Now that the Oscars are over, “First Reformed” director Paul Schrader has been released from what he refers to as “Facebook jail” following comments the writer-director made about disgraced actor Kevin Spacey.

“First Reformed” distributor A24 asked Schrader to go dark on social media during awards season, the director wrote on Facebook, following a now-deleted November post in which he shared that he had been asked to direct a new film, and that he wanted Spacey to be the star. Given the recent legal action taken against Spacey regarding allegations of sexual abuse, the film’s producer told Schrader that hiring Spacey “is not possible.”

Schrader wrote, “I believe there are crimes in life but no crimes in art. Spacey should be punished for any crimes his actual person created. But not for art. All art is a crime. Punishing him as an artist only diminishes art. Put Celine in jail, put Pound in jail, punish Wilde and Bruce if you must, but do not censor their art.”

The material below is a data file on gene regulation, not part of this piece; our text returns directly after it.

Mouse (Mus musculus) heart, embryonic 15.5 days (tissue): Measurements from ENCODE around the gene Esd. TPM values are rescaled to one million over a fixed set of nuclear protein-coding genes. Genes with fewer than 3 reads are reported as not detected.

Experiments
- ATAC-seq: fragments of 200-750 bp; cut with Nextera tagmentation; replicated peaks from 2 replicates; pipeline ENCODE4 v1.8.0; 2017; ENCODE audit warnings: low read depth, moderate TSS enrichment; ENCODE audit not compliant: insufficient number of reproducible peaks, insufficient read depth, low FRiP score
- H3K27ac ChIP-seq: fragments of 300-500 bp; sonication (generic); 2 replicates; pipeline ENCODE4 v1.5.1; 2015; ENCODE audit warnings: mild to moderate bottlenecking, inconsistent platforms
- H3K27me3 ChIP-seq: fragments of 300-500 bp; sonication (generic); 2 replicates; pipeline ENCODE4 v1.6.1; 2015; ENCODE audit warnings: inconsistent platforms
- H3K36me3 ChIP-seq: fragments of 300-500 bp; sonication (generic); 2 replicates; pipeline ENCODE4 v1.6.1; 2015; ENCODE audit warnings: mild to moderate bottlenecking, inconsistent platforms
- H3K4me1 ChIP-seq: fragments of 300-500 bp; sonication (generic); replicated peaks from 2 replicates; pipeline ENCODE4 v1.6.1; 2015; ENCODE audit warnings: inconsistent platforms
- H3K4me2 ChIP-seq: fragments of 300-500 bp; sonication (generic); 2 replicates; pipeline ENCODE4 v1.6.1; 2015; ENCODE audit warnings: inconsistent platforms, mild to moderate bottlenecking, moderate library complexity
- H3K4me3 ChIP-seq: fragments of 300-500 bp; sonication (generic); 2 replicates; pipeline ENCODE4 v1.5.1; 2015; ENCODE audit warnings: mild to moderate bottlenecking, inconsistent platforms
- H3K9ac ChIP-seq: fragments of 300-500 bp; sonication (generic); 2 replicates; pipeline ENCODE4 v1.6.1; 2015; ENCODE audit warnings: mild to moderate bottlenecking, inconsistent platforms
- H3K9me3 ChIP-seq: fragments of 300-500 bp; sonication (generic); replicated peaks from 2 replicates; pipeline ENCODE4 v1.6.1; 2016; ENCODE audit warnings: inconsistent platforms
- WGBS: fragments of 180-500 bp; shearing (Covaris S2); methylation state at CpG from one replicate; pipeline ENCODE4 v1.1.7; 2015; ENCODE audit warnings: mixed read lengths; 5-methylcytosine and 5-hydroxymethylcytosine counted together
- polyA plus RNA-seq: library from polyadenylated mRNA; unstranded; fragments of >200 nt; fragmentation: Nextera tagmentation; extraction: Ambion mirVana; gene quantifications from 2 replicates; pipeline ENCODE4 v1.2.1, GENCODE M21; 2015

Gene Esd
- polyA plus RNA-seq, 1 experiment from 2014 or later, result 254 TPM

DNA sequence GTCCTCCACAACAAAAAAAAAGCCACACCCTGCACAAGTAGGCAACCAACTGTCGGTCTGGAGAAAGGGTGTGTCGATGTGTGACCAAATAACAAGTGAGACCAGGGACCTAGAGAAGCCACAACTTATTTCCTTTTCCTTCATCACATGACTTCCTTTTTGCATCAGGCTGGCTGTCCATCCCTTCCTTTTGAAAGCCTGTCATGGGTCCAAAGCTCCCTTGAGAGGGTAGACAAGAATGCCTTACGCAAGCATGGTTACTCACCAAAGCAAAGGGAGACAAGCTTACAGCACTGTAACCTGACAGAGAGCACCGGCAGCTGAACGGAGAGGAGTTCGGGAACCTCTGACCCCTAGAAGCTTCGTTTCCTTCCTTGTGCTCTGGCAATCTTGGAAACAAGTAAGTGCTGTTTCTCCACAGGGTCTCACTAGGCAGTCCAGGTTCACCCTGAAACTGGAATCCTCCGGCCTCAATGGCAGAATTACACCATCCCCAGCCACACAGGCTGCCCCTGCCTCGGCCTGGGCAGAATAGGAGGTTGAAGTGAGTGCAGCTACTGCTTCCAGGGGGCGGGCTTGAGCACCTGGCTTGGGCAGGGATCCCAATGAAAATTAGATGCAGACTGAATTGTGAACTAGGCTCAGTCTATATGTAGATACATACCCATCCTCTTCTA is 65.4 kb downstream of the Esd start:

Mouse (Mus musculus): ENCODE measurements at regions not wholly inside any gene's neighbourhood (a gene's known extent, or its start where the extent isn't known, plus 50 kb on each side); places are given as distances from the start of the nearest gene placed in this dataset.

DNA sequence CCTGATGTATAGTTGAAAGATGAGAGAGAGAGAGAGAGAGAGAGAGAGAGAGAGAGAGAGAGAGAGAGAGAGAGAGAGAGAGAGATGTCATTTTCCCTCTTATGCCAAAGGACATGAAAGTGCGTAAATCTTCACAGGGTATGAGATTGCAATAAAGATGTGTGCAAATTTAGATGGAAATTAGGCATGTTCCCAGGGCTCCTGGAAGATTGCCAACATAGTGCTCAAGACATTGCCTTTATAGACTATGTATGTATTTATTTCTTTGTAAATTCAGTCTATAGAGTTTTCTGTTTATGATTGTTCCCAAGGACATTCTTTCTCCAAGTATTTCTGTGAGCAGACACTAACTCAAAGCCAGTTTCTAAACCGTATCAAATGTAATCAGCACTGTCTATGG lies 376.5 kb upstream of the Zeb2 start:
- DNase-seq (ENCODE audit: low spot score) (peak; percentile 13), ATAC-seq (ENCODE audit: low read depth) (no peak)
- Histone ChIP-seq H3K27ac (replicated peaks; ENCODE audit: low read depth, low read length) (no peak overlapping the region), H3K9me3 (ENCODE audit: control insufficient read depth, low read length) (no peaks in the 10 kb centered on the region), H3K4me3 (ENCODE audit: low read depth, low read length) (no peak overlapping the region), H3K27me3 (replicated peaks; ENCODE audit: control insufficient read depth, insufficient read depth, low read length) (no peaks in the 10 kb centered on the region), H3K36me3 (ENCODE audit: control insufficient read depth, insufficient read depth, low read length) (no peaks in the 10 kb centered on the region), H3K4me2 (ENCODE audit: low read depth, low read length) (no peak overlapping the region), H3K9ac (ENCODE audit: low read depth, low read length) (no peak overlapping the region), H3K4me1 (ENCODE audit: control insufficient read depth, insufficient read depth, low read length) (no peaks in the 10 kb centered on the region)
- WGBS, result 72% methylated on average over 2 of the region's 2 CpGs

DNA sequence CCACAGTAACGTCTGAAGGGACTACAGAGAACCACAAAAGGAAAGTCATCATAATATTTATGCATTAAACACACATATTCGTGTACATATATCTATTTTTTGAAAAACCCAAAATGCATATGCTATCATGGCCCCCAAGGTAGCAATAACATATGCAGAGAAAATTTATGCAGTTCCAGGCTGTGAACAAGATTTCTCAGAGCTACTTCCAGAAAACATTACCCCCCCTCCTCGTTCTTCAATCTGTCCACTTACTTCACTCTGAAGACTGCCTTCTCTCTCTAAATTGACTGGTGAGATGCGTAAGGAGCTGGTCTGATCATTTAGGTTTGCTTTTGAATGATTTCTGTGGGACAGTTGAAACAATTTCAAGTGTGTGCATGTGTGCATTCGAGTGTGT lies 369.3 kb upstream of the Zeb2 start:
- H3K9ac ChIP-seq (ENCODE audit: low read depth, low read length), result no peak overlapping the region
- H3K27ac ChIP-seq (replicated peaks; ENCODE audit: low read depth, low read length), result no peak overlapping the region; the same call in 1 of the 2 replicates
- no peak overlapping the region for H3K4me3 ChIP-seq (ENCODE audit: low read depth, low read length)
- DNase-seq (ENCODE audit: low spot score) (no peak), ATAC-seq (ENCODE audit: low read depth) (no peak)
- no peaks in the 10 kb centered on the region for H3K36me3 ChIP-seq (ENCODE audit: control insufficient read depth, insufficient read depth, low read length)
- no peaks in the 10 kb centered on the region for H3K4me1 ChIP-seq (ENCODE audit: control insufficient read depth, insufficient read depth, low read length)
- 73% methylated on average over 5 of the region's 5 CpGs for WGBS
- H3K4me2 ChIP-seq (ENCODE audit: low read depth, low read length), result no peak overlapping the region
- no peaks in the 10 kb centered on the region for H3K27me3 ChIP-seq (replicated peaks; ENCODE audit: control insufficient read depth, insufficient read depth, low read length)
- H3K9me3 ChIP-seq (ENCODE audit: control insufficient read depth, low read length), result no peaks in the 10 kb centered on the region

The comments came at a time when A24 was working on the awards campaign for “First Reformed.” Schrader obliged the distributor’s request to stay silent on social media, and picked up his first Oscar nomination, for original screenplay, although it ultimately lost to “Green Book.” Controlling a potential nominee’s social media is a frequent practice for awards teams during voting season, and A24 was likely making an attempt to keep good press surrounding the film.

In a February 26 Facebook post, Schrader made his return to the website, explaining that after he made the Spacey comments in November, “A24 requested that I stay off from FB until award season was over.”

Schrader also took a moment to share some life updates and his feelings toward awards season.

“Realized I didn’t really miss Facebook that much,” he said, and “got enmeshed in a process that made me care about awards I didn’t even respect.”

He went on to mention his fellow awards season travelers. “Ran into Spike Lee, Alfonso Cuaron, Pawel Pawlikowski, Bo Burnham and Barry Jenkins so often at so many ceremonies and events I never need to see them again,” he said.

Making light of the situation, A24 jokingly tweeted a screenshot of Schrader’s Facebook post with the since-deleted comment, “Awards season 2018/19 is officially over. Paul Schrader is out of ‘FB jail’ and no longer in the custody of A24.”

Some felt it was no joking matter, and writer-director Minhal Baig tweeted, “What a ‘joke’ that a director wants to work with someone who’s had sexual misconduct accusations leveled against them & you–as a studio–only kept him quiet to avoid losing awards momentum. This is a very revealing, sad and cynical tweet.”

A24 did not immediately respond to Variety’s request for comment.